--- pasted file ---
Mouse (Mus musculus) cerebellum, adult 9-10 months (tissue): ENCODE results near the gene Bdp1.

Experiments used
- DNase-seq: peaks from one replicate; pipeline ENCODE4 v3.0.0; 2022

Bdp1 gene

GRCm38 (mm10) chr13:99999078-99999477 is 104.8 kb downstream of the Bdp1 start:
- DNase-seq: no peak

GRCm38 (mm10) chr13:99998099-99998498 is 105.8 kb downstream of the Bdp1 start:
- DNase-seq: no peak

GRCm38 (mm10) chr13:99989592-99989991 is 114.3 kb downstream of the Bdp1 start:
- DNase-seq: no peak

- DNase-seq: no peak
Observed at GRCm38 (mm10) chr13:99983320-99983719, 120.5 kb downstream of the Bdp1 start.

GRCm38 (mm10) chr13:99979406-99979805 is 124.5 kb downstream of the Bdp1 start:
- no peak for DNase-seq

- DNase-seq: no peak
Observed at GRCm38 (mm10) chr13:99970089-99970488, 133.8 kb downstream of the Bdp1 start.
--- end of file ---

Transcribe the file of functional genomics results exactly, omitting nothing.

Mouse (Mus musculus) cerebellum, adult 9-10 months (tissue): ENCODE results near the gene Bdp1.

Experiments used
- DNase-seq: peaks from one replicate; pipeline ENCODE4 v3.0.0; 2022

Bdp1 gene

GRCm38 (mm10) chr13:99999078-99999477 is 104.8 kb downstream of the Bdp1 start:
- DNase-seq: no peak

GRCm38 (mm10) chr13:99998099-99998498 is 105.8 kb downstream of the Bdp1 start:
- DNase-seq: no peak

GRCm38 (mm10) chr13:99989592-99989991 is 114.3 kb downstream of the Bdp1 start:
- DNase-seq: no peak

- DNase-seq: no peak
Observed at GRCm38 (mm10) chr13:99983320-99983719, 120.5 kb downstream of the Bdp1 start.

GRCm38 (mm10) chr13:99979406-99979805 is 124.5 kb downstream of the Bdp1 start:
- no peak for DNase-seq

- DNase-seq: no peak
Observed at GRCm38 (mm10) chr13:99970089-99970488, 133.8 kb downstream of the Bdp1 start.